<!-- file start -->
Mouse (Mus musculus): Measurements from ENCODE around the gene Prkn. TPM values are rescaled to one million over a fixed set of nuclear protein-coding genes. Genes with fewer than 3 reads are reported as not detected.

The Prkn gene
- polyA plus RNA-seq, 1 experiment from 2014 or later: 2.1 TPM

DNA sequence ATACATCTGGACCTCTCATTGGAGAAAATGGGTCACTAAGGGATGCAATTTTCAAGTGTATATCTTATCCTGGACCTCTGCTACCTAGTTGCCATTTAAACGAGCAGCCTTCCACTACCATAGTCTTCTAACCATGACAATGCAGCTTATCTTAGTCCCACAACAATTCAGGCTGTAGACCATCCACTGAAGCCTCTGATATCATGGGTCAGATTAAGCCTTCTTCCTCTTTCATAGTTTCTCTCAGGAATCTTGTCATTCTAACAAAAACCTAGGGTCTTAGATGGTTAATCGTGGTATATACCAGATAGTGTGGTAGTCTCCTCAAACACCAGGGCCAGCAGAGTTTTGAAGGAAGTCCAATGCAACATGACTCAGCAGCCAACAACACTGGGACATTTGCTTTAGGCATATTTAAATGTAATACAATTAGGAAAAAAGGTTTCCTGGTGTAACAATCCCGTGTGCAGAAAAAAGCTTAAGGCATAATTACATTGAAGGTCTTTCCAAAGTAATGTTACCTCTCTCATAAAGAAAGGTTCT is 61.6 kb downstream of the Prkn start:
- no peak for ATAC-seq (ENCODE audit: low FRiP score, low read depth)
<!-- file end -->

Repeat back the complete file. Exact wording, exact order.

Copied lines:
Mouse (Mus musculus): Measurements from ENCODE around the gene Prkn. TPM values are rescaled to one million over a fixed set of nuclear protein-coding genes. Genes with fewer than 3 reads are reported as not detected.

The Prkn gene
- polyA plus RNA-seq, 1 experiment from 2014 or later: 2.1 TPM

DNA sequence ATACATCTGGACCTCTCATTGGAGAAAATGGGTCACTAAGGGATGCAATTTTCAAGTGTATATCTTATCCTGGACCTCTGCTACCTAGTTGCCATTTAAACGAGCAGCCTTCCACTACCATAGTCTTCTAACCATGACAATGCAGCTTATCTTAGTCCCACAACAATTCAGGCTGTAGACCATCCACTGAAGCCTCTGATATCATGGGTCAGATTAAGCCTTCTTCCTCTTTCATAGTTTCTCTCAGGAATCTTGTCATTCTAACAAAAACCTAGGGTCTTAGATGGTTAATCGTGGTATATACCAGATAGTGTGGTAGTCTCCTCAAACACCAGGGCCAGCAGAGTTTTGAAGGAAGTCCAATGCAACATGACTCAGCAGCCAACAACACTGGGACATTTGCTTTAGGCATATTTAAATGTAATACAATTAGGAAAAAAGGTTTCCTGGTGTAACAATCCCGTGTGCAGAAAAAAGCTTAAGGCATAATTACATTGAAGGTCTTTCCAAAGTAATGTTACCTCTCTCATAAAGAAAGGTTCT is 61.6 kb downstream of the Prkn start:
- no peak for ATAC-seq (ENCODE audit: low FRiP score, low read depth)